The old Kennecott mill town -- a feat of human ingenuity that will make your jaw drop -- is perched on the edge of a glacial moraine, in the deep interior of Alaska's Wrangell-St. Elias National Park and Preserve, the nation’s largest national park.
The Guggenheims and Morgans (of J.P. Morgan fame) financed the construction of the self-contained mining town in the early 20th century and brought in the railroad to boot. It was all to take advantage of a geologic wonder in the mountains above -- one of the richest copper deposits ever recorded.
Kennecott was abandoned in 1938 and relics of the company town were left behind largely intact. The mill town was designated a National Historic Landmark in 1978, and soon after was surrounded by the new 13 million-acre Wrangell St. Elias National Park and Preserve. But while the park was being protected for its scenic beauty, most of Kennecott remained in private ownership and was not being maintained.
The National Trust for Historic Preservation first listed the Kennecott Mines among America’s 11 Most Endangered Historic Places in 1990, and again in 1991. The listing helped the Friends of Kennecott secure over $500,000 in state and federal funds to stabilize the 14-story mill building, which is by far the most recognizable and photographed structure in the park.
The listing also encouraged the Park Service to preserve and interpret this vital part of America’s legacy. With help from the Conservation Fund and a substantial donation from the successor mining company, the Park Service acquired most of the complex in 1998 and embarked on the daunting task of stabilizing and rehabilitating more than 18 buildings over the next 11 years.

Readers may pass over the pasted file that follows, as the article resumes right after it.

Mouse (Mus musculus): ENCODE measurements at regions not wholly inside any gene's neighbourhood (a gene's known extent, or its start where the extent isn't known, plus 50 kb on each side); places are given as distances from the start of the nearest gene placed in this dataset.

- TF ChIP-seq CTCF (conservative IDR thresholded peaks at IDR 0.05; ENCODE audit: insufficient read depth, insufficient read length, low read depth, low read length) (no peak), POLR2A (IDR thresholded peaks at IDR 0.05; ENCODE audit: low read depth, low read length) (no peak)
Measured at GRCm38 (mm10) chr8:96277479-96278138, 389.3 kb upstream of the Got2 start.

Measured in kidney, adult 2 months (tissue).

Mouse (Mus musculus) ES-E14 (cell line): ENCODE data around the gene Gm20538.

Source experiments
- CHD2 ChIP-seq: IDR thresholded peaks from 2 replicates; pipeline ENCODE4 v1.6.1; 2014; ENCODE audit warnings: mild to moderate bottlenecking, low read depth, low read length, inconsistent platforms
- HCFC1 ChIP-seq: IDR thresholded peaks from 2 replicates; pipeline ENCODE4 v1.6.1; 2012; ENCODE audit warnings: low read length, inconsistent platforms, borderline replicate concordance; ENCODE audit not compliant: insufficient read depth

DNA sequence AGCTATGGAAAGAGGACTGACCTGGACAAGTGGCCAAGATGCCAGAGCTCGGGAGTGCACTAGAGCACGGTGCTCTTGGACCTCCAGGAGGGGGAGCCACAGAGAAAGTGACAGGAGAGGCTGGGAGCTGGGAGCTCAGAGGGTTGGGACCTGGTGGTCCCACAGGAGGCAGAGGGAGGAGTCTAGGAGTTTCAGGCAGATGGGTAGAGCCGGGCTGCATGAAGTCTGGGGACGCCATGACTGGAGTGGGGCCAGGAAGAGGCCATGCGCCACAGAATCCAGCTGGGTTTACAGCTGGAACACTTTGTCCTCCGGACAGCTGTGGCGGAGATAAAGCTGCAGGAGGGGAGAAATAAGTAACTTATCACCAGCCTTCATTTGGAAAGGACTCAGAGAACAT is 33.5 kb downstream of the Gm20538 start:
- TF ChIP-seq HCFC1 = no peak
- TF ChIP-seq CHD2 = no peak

The National Park Service used the talented local labor pool to not only save costs, but give the community a sense of investment in the resource. Visitors can now tour Kennecott, lodge at the site, and hike to the nearby glacier and mountain slopes to see old bunkhouses, remnants of mining trams, and leftover chunks of the fluorescent green and blue rock that made the mine famous.
According to Steve Peterson, the Senior Historical Architect at the Alaska Regional Office of the National Park Service, "All of the buildings have received new roofing and major structural repair, 10 have been fully rehabilitated, and many have been opened to the public."
As preservation work begins to wind down on the smaller buildings on-site, the Park Service will re-focus in the coming years on the continued preservation of the largest buildings at Kennecott -- for example, the 14-story Mill Building at the heart of the district, the foundation of which will soon be restored.